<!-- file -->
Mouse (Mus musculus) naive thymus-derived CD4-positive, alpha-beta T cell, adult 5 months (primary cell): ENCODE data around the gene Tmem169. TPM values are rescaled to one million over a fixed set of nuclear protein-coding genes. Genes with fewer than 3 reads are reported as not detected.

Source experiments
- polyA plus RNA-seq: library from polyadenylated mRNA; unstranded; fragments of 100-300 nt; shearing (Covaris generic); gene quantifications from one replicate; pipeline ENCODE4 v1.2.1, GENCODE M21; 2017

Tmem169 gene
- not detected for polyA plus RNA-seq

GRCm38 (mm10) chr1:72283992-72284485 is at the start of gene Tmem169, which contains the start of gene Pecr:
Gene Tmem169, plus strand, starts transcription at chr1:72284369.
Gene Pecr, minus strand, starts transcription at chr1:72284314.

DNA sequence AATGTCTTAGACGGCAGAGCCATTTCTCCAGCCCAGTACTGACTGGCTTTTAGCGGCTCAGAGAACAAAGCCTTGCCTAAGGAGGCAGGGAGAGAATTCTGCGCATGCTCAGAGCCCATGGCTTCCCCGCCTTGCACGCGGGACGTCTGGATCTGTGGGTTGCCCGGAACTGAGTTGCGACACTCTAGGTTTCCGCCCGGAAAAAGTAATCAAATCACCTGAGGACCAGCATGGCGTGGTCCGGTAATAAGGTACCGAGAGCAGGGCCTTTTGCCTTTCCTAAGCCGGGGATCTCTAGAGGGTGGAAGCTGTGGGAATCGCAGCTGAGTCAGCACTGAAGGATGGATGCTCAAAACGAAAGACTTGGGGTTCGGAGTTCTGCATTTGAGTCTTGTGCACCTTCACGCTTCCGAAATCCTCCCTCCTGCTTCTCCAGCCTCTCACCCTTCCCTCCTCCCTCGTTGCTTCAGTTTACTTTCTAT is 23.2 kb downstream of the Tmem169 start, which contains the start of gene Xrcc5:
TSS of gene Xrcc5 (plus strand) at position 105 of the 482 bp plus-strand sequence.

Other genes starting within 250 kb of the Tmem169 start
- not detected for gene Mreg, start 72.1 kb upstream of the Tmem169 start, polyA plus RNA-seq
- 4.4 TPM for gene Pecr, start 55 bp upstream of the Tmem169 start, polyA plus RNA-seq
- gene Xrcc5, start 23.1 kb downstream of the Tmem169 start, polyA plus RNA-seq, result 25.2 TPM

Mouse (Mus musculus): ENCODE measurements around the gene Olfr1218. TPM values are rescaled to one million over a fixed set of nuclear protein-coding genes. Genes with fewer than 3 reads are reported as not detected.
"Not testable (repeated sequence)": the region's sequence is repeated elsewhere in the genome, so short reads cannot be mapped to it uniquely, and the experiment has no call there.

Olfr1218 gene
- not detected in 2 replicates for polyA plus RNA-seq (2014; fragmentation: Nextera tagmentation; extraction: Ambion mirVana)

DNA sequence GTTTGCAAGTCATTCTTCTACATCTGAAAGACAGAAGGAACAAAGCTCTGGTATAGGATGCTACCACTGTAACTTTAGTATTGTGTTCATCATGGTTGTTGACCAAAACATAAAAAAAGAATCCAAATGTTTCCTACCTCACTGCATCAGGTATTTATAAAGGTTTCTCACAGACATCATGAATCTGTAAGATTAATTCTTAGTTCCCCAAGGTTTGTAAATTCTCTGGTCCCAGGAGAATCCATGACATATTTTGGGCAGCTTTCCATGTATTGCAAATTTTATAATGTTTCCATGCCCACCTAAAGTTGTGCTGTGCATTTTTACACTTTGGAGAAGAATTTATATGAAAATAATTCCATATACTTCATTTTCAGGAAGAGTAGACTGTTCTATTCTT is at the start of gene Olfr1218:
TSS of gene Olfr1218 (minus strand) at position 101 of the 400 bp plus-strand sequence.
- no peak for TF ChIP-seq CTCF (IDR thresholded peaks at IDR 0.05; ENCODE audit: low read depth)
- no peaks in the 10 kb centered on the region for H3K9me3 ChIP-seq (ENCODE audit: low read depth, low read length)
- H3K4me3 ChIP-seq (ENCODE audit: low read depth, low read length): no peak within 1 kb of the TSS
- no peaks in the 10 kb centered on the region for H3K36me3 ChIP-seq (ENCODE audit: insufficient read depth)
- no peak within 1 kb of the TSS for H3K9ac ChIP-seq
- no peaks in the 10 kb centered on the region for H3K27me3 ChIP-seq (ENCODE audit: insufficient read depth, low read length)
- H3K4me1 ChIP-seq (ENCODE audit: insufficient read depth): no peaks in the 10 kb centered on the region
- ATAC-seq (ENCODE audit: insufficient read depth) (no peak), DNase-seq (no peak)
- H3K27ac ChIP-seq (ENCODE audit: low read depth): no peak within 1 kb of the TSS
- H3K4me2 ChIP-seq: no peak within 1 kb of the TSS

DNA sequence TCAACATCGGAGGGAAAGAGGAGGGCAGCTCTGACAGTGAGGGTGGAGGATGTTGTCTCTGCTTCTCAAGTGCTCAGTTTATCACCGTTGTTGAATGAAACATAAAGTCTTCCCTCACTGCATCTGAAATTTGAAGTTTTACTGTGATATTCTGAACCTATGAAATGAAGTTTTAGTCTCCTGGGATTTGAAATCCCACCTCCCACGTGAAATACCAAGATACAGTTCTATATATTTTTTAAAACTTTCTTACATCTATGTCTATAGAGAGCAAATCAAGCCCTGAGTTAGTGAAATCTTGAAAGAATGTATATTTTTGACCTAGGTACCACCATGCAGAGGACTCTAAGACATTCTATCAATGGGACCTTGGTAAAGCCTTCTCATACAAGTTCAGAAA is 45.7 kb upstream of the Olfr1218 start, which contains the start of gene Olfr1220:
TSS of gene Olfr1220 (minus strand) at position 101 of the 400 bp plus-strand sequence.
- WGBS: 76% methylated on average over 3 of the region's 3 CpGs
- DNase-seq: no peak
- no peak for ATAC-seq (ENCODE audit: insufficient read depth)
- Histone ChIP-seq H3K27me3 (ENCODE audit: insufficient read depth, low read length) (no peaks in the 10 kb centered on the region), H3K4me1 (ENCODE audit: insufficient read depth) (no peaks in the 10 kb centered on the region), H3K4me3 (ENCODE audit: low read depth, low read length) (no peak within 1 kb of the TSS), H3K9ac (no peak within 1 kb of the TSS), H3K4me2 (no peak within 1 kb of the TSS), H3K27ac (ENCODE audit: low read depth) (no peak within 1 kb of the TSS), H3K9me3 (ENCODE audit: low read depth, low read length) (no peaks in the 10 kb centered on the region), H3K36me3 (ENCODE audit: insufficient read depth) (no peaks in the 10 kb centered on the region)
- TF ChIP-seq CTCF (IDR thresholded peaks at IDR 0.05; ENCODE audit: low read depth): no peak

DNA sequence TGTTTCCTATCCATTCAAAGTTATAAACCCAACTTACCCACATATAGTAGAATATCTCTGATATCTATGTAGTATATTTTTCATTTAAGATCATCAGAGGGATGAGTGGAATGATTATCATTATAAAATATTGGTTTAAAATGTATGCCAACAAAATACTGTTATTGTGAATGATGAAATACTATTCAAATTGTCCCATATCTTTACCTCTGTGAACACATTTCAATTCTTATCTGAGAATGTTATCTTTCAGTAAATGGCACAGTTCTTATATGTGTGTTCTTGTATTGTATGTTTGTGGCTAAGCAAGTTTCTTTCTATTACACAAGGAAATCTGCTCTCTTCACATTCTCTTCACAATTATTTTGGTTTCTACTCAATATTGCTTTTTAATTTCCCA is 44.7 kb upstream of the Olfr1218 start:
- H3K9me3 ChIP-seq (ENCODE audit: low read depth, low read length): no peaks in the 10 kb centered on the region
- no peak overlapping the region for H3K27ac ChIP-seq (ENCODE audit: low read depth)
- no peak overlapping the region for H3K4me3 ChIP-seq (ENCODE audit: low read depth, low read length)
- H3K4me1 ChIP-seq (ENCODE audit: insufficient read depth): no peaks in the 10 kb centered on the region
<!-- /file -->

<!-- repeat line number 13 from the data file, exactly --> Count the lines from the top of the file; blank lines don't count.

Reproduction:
- 4.4 TPM for gene Pecr, start 55 bp upstream of the Tmem169 start, polyA plus RNA-seq